• to know beforehand; God knows (not predicts) what will take place – nothing that happens catches God by surprise
      • “God the Father”
        • indicative of God’s relationship with us
      • God takes the initiative and “in all things works for the good of those who love him, who have been called according to his purpose…” (Romans 8:28 – see also verse 29)
      • God chooses – we respond
        • his choosing us took place before the creation of the world (Ephesians 1:4)
    • Chosen “through the sanctifying work of the Spirit
      • “sanctifying”
        • a setting apart, but also a purifying or cleansing; a consecration of those who respond to God (see the people’s response to Peter’s sermon on the day of Pentecost – Acts 2:37-39)
      • involves a decision and a process – a cooperation between our spirit and God (1 Thessalonians 4:3-8)
    • Chosen “for obedience to Jesus Christ and sprinkling of his blood”
      • an allusion to Exodus 24:3-8
        • the establishment of God’s covenant with Israel – the people first pledge their willingness to obey and the sprinkling of blood from the sacrifice ‘seals the deal’
      • the ‘great omission’ in the Great Commission
        • “…teaching them to obey everything I have commanded you…” (Matthew 28:20)
      • we are chosen for a purpose

Within this context, Peter’s opening greeting (verse 2b) takes on a deeper meaning

Questions for Further Study and Life Group Discussion

1) Connecting with Your Story

  • Have you ever had the experience of living in a country (or perhaps a city or neighbourhood) where you didn’t feel at home, perhaps feeling somewhat out of place and not well accepted by others who lived there?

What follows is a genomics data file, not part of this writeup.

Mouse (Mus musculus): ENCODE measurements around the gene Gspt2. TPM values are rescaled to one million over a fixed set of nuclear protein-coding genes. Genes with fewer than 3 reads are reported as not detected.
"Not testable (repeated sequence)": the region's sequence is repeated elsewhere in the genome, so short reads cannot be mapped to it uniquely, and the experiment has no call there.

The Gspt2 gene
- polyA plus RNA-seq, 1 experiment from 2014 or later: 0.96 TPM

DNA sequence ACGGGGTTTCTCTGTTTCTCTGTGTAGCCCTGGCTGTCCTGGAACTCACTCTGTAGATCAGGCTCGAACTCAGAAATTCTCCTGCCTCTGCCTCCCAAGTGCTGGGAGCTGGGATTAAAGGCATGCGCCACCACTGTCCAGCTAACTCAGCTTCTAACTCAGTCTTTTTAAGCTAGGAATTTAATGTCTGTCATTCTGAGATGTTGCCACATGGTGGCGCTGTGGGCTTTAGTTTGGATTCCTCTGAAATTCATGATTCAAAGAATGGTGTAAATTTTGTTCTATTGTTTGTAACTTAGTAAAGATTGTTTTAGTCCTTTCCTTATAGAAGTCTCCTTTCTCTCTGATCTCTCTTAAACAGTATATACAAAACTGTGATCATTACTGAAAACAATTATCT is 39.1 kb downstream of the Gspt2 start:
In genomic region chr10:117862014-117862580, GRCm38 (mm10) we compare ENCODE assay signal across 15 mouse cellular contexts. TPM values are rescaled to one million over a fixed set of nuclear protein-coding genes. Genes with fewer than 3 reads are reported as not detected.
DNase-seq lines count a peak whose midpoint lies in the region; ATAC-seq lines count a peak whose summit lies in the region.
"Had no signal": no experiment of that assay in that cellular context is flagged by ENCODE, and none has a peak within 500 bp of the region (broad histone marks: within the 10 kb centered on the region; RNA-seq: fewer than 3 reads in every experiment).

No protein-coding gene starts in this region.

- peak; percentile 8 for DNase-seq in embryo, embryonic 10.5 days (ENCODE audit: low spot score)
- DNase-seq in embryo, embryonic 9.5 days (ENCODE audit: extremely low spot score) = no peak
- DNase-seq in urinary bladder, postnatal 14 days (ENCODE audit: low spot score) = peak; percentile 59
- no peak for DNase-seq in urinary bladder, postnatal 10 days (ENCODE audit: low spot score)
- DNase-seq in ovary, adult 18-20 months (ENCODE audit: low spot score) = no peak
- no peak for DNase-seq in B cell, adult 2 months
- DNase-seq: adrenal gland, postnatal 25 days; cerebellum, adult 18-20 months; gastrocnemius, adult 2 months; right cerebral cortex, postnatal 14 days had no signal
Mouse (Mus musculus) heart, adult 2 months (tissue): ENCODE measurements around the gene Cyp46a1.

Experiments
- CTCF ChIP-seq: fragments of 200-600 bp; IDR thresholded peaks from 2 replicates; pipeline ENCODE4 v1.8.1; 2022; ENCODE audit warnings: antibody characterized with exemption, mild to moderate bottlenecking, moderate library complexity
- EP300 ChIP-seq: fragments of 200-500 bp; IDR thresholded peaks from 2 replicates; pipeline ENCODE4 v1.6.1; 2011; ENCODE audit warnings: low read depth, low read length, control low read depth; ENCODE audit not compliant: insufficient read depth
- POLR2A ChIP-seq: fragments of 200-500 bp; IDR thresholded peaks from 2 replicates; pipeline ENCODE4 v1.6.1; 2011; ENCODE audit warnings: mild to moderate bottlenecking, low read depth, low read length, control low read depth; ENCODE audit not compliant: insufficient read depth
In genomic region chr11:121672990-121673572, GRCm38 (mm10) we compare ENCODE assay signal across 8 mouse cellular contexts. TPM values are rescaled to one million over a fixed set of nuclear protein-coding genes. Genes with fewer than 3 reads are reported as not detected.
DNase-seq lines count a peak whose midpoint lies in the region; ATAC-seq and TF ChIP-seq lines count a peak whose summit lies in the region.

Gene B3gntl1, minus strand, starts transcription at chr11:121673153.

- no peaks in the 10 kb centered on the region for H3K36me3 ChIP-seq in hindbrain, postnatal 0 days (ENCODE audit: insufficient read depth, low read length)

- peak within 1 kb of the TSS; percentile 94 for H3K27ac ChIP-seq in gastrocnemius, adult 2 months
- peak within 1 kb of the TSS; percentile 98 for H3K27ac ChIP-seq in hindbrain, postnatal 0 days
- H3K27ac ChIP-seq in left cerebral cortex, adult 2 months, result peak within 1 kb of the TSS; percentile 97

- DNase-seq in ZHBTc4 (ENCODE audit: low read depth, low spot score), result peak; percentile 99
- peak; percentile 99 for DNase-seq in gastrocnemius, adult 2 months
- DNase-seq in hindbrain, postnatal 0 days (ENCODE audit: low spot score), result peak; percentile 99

• Describe that experience and what it was like for you.
  • What did you do to adjust?
  • Did you make changes to your life and lifestyle to fit in?

2)  Quick Review

  • Looking back at your notes from this week’s study, was there a particular point, verse or comment that caught your attention, challenged you, or raised a question?

3) Digging Deeper

  • a)  Read Ephesians 1:3-14.
    • Spend some time reflecting on this text. Then in your own words describe what it means to you, and for you, to be “chosen” by God the Father.
  • b)  Read John 17:13-19.
    • Jesus prayed that his followers (disciples) would be “sanctified.”
    • Read also 1st Thessalonians 4:3-8.
    • What does it mean to you to be “sanctified”? How does that take place and in what context?
  • c)  “Teaching them to obey everything I have commanded you” has been called, most notably by Dallas Willard who has written a book on this, as ‘the great omission.’
    • If this is a significant aspect of being a follower of Jesus, why is it being omitted?
    • What does it mean to you to be chosen for “obedience to Jesus”?
    • How are you doing in that regard?

4) Taking It Home

  • Consider how the gospel – the good news about Jesus – spread throughout the world following the death and resurrection of Jesus.
  • How did you come to know about Jesus?
  • How are you engaged in living out God’s purpose in your life as a follower of Jesus?
  • Are there areas of your life where you are finding it difficult at best to live in obedience to Jesus?
  • If so, which are those areas?
  • Share that with at least one other trusted person and ask them to check up on you as a means of holding you accountable as well as to encourage you.